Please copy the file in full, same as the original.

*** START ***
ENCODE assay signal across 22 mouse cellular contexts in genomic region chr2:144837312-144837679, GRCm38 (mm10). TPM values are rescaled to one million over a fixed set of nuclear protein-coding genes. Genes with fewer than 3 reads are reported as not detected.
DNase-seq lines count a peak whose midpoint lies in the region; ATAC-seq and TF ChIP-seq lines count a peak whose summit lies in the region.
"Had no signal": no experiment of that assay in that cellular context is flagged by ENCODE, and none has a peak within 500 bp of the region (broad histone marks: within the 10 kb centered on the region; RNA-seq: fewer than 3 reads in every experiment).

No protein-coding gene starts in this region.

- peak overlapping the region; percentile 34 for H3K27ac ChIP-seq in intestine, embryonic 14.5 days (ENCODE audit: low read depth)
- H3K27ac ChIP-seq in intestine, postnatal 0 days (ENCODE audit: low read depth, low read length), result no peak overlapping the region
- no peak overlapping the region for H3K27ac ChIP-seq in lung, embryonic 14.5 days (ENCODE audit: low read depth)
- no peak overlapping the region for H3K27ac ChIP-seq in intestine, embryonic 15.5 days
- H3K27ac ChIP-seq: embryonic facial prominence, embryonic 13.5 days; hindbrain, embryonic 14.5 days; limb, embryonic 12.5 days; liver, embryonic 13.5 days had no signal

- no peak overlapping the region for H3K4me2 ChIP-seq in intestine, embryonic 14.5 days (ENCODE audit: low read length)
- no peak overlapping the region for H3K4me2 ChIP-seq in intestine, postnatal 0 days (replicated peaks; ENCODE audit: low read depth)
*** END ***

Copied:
ENCODE assay signal across 22 mouse cellular contexts in genomic region chr2:144837312-144837679, GRCm38 (mm10). TPM values are rescaled to one million over a fixed set of nuclear protein-coding genes. Genes with fewer than 3 reads are reported as not detected.
DNase-seq lines count a peak whose midpoint lies in the region; ATAC-seq and TF ChIP-seq lines count a peak whose summit lies in the region.
"Had no signal": no experiment of that assay in that cellular context is flagged by ENCODE, and none has a peak within 500 bp of the region (broad histone marks: within the 10 kb centered on the region; RNA-seq: fewer than 3 reads in every experiment).

No protein-coding gene starts in this region.

- peak overlapping the region; percentile 34 for H3K27ac ChIP-seq in intestine, embryonic 14.5 days (ENCODE audit: low read depth)
- H3K27ac ChIP-seq in intestine, postnatal 0 days (ENCODE audit: low read depth, low read length), result no peak overlapping the region
- no peak overlapping the region for H3K27ac ChIP-seq in lung, embryonic 14.5 days (ENCODE audit: low read depth)
- no peak overlapping the region for H3K27ac ChIP-seq in intestine, embryonic 15.5 days
- H3K27ac ChIP-seq: embryonic facial prominence, embryonic 13.5 days; hindbrain, embryonic 14.5 days; limb, embryonic 12.5 days; liver, embryonic 13.5 days had no signal

- no peak overlapping the region for H3K4me2 ChIP-seq in intestine, embryonic 14.5 days (ENCODE audit: low read length)
- no peak overlapping the region for H3K4me2 ChIP-seq in intestine, postnatal 0 days (replicated peaks; ENCODE audit: low read depth)